Supplies were restored on January 24, but remaining tensions over the power outage were clear. Then on February 1, Uzbekistan’s state railway company Uzbekiston Temir Yollari announced a temporary suspension of Uzbekistan-Afghanistan railway traffic “[d]ue to the fact that the Afghanistan Railroad Authority is not able to implement agreed measures in time…”

The railway line is important for both countries. It connects to railway lines from China (the first China to Afghanistan goods train arrived in 2016) and to other Central Asian rail routes, linking through to Russia.

Representatives of Uzbekiston Temir Yollari state railway company and the Afghan Railway Administration meeting in December (Credit: Uzbekiston Temir Yollari).

Some disagreements appeared to have been rumbling since early December.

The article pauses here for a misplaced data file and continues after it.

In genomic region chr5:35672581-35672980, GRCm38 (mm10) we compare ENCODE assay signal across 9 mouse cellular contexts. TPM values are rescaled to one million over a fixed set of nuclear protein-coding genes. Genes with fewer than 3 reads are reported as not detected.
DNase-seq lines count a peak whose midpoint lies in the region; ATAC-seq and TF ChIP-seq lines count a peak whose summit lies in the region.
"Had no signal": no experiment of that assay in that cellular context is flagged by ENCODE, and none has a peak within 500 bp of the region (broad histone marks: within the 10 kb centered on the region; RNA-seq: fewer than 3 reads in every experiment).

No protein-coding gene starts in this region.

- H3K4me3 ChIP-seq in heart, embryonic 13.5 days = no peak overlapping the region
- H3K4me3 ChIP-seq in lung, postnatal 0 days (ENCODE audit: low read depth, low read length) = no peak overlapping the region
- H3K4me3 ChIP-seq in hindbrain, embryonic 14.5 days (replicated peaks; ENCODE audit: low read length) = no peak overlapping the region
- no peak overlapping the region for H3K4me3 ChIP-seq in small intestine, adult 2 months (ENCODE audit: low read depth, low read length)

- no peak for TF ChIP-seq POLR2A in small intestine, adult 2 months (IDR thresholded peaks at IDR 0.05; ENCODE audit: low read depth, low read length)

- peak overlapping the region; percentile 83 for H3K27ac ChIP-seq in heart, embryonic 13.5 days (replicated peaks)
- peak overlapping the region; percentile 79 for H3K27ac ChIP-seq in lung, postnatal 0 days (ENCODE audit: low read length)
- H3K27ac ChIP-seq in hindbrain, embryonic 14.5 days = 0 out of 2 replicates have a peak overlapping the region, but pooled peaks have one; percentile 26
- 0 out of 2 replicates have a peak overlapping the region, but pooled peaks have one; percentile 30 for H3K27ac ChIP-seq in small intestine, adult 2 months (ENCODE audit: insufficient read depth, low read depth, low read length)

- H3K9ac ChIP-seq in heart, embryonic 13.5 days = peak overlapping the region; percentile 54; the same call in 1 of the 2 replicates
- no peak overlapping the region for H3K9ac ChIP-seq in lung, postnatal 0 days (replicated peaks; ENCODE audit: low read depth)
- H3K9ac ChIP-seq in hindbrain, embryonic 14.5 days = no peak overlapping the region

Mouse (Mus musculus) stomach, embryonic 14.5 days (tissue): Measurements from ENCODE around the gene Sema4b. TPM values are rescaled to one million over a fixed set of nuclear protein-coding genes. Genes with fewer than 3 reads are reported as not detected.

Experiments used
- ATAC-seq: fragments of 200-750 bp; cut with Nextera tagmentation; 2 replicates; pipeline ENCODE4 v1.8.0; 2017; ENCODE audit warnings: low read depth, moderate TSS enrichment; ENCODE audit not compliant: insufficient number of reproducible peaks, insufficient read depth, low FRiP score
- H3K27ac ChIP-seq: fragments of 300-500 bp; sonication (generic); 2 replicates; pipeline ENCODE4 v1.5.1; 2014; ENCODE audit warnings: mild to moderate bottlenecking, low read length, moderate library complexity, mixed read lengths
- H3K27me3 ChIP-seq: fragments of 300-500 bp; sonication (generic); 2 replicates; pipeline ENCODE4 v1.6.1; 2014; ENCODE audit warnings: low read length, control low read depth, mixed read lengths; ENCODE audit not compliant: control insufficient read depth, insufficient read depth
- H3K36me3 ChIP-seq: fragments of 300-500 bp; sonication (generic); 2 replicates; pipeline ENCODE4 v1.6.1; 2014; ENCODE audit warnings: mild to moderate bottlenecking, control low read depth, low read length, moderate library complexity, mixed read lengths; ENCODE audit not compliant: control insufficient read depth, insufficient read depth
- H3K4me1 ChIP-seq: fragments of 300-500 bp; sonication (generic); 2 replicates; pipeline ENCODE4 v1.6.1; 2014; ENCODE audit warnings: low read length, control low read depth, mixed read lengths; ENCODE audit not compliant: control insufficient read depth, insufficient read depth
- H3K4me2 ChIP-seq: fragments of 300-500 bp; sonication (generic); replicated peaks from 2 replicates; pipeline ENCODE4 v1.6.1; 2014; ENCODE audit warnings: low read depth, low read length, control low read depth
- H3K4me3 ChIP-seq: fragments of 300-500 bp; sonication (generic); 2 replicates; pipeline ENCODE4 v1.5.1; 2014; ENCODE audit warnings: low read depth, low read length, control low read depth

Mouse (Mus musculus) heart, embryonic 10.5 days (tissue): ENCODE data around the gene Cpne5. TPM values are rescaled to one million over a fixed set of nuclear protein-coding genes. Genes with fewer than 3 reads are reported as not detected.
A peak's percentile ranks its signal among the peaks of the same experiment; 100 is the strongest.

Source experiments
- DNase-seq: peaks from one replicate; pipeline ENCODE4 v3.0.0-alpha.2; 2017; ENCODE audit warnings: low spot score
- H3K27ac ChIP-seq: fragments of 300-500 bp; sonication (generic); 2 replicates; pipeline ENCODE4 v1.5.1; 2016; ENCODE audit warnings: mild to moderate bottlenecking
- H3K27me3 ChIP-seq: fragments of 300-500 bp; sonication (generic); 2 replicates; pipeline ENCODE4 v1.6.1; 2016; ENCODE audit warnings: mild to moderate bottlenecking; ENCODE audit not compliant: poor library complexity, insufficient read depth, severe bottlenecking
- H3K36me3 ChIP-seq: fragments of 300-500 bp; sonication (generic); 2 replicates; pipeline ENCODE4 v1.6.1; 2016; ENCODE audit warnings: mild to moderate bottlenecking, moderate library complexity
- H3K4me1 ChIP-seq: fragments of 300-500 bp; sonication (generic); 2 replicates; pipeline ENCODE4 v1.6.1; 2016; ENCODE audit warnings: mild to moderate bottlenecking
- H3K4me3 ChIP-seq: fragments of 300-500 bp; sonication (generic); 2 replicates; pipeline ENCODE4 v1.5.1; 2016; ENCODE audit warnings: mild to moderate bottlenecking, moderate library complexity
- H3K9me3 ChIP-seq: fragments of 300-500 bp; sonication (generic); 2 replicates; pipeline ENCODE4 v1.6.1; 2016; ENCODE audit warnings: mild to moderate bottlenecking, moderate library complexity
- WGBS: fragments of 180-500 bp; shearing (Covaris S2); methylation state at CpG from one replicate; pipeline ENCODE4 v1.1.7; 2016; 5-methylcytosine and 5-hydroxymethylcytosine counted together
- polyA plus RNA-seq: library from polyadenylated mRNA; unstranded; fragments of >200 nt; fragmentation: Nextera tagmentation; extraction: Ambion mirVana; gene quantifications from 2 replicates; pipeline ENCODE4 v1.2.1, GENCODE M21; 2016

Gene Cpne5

Afghanistan’s Tolo News reported on December 5 that Afghanistan Railway Authority acting chief Bakht Rahman Sharafat said Afghanistan had signed a contract with Kazakh company Mansour Fatih on maintaining the railway from the Uzbek border to the northern Afghan city Mazar-i-Sharif.

The Dustlik Bridge connecting Uzbekistan and Afghanistan was completed in 1982. It is a vehicle and railway bridge, with train tracks laid down the middle. The railway route was meant to bring supplies to Soviet troops in Afghanistan. But it ended just a few kilometres inside the country.

Funding from international organisations saw it extended to Mazar-i-Sharif, 75 kilometres from the Uzbek border. The extension opened in 2011 and ever since that time, Sogdiana Trans, an Uzbekiston Temir Yollari subsidiary, has managed it.